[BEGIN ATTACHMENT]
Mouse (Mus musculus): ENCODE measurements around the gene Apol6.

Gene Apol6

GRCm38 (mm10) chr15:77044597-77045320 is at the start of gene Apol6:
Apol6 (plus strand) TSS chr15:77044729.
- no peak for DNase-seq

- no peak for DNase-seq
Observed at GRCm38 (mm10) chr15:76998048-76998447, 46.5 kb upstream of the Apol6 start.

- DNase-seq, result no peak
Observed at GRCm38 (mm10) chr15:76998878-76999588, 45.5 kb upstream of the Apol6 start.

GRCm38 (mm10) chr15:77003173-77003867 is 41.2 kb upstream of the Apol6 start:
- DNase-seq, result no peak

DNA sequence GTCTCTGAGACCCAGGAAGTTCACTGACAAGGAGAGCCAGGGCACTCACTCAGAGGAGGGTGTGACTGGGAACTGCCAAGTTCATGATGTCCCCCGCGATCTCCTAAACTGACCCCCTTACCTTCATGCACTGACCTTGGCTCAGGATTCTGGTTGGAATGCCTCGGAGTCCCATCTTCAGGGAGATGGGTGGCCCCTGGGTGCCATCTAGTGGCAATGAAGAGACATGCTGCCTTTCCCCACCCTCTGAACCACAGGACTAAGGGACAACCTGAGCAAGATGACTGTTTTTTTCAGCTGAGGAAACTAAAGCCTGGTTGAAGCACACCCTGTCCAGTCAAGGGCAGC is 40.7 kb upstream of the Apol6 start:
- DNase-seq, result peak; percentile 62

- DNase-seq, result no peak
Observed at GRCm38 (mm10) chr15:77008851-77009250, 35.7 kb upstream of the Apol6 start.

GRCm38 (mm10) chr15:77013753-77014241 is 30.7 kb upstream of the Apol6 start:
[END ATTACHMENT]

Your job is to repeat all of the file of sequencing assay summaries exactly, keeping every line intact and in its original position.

Mouse (Mus musculus): ENCODE measurements around the gene Apol6.

Gene Apol6

GRCm38 (mm10) chr15:77044597-77045320 is at the start of gene Apol6:
Apol6 (plus strand) TSS chr15:77044729.
- no peak for DNase-seq

- no peak for DNase-seq
Observed at GRCm38 (mm10) chr15:76998048-76998447, 46.5 kb upstream of the Apol6 start.

- DNase-seq, result no peak
Observed at GRCm38 (mm10) chr15:76998878-76999588, 45.5 kb upstream of the Apol6 start.

GRCm38 (mm10) chr15:77003173-77003867 is 41.2 kb upstream of the Apol6 start:
- DNase-seq, result no peak

DNA sequence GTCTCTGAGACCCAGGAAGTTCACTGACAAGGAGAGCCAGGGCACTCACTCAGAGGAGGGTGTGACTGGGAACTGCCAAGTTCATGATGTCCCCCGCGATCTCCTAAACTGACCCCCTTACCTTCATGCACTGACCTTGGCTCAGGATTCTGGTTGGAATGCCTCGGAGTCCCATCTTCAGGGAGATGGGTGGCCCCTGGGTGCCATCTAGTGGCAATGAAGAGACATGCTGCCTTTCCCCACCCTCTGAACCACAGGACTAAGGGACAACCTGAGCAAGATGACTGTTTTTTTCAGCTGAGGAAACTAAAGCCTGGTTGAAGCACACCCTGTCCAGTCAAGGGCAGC is 40.7 kb upstream of the Apol6 start:
- DNase-seq, result peak; percentile 62

- DNase-seq, result no peak
Observed at GRCm38 (mm10) chr15:77008851-77009250, 35.7 kb upstream of the Apol6 start.

GRCm38 (mm10) chr15:77013753-77014241 is 30.7 kb upstream of the Apol6 start: